World, meet Pablo Larraín. That is, if you haven’t already caught one of the six features that established the Chilean director as one of the world’s foremost film auteurs. But after landing an Oscar nomination for Best Foreign Language Film with his funny, formally daring, and politically caustic 2012 feature No, Larraín has officially made his Hollywood debut with Jackie. And it looks amazing.
Starring Natalie Portman as Jacqueline “Jackie” Bouvier – also known as Jackie Kennedy Onassis – Jackie promises to translate Larraín’s thematic fascination with the personal, political, and historical into a uniquely American context. The film dramatizes the assassination of John F. Kennedy through the eyes of the first lady, offering up an intimate portrait of a woman cast into the global spotlight, struggling to hold herself together through a moment of personal and societal trauma.
The trailer traces Jackie’s arc from the idyllic, almost dreamlike perfection of her life as first lady into the nightmare of her husband’s assassination – and it miraculously does it without falling into Hollywood’s bad habit of giving the whole movie away in two minutes. In fact, Jackie’s trailer is much more effective in portraying the feelings and sensations that make the film so much more than another historical biopic.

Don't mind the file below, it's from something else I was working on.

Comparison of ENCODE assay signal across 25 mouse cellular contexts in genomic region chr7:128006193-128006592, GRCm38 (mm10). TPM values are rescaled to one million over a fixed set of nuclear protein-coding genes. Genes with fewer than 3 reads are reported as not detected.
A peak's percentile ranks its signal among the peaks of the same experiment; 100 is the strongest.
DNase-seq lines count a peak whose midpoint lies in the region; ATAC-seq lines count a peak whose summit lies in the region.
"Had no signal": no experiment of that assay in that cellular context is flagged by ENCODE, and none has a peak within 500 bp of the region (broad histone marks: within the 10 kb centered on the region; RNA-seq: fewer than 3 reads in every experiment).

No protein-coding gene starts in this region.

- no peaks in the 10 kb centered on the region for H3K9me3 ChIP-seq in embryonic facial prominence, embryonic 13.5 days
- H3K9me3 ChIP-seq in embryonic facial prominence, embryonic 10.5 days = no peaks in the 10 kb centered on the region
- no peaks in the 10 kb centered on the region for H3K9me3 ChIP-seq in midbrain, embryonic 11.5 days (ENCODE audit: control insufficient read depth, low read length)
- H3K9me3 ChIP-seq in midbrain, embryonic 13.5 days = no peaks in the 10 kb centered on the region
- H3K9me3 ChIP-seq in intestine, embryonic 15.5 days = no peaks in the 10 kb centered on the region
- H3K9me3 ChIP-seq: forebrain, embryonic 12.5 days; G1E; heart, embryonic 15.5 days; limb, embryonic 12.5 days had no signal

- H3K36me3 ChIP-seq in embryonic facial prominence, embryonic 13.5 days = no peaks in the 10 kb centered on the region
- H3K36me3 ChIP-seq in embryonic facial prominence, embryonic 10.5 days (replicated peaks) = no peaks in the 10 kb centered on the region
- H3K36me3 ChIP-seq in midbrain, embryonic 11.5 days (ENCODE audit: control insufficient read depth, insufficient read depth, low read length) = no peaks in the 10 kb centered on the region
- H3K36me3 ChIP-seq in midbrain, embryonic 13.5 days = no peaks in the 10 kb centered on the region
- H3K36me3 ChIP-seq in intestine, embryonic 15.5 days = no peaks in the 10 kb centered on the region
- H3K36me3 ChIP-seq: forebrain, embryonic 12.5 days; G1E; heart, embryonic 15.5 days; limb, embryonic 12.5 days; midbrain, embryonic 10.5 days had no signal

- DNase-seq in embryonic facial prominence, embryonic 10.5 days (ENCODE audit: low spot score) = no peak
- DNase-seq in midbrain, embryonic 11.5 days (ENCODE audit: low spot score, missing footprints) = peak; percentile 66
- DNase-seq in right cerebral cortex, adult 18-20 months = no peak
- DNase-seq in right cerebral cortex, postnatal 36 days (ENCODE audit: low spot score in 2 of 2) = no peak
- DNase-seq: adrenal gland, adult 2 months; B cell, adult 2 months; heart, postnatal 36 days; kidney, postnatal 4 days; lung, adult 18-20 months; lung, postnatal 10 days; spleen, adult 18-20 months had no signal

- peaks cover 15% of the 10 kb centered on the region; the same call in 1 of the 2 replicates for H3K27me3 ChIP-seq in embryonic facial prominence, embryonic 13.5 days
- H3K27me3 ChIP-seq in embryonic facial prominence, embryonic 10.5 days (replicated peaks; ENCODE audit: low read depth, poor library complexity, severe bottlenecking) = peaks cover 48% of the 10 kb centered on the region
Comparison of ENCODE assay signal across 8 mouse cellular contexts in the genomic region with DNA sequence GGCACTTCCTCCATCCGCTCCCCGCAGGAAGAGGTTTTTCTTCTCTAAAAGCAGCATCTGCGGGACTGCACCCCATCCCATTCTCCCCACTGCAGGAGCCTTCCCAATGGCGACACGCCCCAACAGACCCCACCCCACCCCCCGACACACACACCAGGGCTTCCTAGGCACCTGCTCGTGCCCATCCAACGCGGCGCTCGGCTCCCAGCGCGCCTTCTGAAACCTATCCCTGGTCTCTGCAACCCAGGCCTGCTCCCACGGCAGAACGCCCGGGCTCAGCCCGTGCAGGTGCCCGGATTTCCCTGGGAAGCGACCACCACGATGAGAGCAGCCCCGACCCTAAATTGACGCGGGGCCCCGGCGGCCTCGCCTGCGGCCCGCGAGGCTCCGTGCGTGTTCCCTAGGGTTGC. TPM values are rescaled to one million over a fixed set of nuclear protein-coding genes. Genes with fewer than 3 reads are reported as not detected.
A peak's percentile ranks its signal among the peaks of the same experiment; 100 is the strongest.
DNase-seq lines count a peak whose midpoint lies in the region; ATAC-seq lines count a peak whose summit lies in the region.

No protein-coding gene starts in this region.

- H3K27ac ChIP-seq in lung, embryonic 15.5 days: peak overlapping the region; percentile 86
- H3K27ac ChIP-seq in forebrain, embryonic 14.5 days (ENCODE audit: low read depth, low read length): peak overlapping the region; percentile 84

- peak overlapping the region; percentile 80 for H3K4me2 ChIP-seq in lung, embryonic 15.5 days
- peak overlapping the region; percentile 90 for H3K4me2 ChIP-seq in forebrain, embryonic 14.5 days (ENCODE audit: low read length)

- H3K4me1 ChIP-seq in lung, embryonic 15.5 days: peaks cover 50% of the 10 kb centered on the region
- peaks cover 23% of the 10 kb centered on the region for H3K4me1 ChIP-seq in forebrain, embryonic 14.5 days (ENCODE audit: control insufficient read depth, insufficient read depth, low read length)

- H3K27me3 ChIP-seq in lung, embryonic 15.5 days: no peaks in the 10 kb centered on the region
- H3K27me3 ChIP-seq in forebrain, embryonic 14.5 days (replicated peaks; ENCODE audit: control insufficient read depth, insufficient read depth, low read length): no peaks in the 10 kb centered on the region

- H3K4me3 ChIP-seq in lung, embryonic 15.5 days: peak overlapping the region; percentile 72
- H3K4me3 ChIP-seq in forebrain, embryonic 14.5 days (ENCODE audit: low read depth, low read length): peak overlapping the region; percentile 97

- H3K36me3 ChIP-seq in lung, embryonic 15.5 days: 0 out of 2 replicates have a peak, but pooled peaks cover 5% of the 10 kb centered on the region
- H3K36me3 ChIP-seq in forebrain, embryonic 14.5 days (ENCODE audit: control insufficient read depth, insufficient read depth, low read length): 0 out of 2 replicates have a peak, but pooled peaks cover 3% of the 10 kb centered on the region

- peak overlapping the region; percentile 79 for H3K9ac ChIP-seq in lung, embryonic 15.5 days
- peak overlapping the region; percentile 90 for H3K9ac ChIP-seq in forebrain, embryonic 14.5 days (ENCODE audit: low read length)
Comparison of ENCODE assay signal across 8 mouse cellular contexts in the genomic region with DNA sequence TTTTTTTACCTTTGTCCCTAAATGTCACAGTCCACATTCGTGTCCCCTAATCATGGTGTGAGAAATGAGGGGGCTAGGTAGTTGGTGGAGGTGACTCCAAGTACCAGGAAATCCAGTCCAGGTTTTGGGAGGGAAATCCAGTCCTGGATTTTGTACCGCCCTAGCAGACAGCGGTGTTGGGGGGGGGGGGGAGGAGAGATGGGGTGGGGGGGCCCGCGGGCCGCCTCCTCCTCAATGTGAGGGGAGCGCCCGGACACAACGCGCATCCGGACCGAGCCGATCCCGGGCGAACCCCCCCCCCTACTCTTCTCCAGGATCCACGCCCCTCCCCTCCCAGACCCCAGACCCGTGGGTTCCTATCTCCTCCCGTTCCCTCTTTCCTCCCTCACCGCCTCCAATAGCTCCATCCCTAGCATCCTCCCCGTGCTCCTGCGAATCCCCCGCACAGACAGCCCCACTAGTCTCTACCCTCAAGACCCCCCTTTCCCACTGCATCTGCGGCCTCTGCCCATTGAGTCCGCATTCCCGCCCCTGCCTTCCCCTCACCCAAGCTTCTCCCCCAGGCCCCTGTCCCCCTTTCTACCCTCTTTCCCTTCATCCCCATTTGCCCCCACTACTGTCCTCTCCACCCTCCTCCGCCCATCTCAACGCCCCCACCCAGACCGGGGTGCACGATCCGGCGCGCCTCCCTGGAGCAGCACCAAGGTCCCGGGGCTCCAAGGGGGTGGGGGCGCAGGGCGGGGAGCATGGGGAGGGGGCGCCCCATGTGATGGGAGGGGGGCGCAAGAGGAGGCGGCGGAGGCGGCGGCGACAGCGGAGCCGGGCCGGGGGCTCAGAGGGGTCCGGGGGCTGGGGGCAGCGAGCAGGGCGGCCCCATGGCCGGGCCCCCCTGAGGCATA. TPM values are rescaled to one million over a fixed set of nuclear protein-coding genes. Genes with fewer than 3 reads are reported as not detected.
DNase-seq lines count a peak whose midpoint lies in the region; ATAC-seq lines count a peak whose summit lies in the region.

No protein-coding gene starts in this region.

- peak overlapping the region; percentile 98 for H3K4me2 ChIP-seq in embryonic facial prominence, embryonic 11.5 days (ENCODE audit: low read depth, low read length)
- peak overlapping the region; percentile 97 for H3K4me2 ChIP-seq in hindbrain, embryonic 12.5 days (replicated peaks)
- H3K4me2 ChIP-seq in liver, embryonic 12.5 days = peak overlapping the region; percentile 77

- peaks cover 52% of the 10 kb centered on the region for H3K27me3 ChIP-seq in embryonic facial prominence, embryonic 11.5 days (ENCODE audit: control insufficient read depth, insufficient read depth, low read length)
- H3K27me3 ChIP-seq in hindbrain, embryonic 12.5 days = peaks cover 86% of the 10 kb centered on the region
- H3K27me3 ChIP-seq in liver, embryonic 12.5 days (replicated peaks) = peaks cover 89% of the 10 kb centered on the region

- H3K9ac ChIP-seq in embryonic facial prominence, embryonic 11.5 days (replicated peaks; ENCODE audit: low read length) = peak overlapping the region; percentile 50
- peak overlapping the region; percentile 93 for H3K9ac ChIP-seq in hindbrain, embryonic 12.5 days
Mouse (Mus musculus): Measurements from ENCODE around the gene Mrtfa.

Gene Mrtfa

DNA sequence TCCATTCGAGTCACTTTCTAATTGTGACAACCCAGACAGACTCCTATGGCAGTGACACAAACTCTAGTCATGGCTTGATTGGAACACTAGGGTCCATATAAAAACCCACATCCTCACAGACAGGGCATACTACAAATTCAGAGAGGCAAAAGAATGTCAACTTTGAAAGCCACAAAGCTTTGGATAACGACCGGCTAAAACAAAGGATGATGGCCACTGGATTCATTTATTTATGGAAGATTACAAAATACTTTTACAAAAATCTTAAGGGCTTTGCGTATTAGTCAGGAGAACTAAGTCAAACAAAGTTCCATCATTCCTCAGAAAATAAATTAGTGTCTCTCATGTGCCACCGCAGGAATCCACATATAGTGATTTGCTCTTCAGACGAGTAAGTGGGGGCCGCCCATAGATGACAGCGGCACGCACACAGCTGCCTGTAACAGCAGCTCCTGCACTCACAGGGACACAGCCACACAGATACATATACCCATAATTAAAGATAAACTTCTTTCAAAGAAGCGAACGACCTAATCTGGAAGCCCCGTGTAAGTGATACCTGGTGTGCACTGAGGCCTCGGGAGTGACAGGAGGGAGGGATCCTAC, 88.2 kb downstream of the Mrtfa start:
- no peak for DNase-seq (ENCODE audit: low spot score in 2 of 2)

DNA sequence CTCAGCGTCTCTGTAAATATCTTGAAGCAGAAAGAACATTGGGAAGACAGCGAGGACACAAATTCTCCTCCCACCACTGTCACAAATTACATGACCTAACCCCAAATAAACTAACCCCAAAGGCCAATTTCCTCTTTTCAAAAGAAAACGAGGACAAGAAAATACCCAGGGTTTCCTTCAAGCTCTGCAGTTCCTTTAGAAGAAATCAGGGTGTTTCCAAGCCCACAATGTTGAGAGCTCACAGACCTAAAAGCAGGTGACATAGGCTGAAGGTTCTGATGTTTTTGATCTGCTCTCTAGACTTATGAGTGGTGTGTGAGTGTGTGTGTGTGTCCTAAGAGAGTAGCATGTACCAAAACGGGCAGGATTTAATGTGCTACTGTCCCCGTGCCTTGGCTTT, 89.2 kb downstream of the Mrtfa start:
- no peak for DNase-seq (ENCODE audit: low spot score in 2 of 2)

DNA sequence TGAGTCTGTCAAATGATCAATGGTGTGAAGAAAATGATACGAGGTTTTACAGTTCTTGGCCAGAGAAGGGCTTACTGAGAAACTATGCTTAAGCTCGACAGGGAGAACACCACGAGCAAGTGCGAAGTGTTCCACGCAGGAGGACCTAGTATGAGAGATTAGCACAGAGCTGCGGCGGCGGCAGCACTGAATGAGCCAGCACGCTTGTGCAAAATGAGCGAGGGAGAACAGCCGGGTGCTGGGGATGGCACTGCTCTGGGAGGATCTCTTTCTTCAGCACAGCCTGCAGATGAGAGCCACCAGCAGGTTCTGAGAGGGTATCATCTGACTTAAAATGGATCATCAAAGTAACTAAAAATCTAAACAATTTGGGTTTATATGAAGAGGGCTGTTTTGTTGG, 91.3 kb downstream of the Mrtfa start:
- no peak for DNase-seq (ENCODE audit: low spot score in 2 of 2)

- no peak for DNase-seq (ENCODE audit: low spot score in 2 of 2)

Each shot is framed to perfection and dense with atmosphere, whether bathed in romantic twilight or packed with dense fog; while the soundtrack slowly layers dissonant strings over Portman’s whispered inner thoughts to create an evocative sonic tapestry. Then of course, there’s Natalie Portman, whose performance seems to walk the line between a stunned stoicism and a tumultuous inner world on the verge of boiling over.
In case you missed the last six features from Larraín, this is probably one you shouldn’t miss this one. Oscar watchers, take note: there’s a new Latin American in Hollywood.